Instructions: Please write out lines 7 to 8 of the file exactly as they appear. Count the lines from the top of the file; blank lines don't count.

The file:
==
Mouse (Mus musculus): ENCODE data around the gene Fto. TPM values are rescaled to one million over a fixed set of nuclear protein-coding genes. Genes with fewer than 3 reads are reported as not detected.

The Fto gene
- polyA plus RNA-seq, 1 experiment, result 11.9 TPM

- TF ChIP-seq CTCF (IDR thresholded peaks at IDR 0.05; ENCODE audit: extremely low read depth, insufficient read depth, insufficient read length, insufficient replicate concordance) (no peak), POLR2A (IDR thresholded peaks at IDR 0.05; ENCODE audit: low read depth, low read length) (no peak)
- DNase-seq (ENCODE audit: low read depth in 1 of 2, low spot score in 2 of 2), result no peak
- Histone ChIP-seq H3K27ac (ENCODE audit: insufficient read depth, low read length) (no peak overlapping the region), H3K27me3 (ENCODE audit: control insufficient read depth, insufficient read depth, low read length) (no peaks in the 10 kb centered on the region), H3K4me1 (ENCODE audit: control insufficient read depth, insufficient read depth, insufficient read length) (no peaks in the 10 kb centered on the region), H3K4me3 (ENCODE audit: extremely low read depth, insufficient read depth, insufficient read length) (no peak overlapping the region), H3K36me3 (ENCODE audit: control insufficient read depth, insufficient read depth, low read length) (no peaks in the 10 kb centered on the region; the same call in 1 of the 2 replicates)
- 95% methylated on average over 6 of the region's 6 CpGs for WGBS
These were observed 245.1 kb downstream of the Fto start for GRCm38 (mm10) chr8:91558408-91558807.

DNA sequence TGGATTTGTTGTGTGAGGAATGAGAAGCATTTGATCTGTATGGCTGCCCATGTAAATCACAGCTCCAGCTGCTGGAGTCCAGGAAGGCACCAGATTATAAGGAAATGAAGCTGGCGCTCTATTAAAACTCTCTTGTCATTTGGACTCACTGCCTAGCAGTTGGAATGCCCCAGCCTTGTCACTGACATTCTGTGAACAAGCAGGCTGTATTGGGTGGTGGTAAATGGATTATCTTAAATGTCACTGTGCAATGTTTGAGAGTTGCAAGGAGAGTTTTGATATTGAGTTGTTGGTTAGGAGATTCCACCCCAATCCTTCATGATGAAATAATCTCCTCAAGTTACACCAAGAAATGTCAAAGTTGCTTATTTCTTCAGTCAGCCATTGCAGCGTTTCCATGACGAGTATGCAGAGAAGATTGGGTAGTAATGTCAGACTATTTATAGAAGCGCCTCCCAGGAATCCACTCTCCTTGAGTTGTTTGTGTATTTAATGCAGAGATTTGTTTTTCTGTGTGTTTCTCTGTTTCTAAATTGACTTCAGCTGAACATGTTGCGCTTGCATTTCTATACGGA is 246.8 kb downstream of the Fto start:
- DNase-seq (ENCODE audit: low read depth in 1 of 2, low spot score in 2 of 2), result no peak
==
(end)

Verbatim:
- 95% methylated on average over 6 of the region's 6 CpGs for WGBS
These were observed 245.1 kb downstream of the Fto start for GRCm38 (mm10) chr8:91558408-91558807.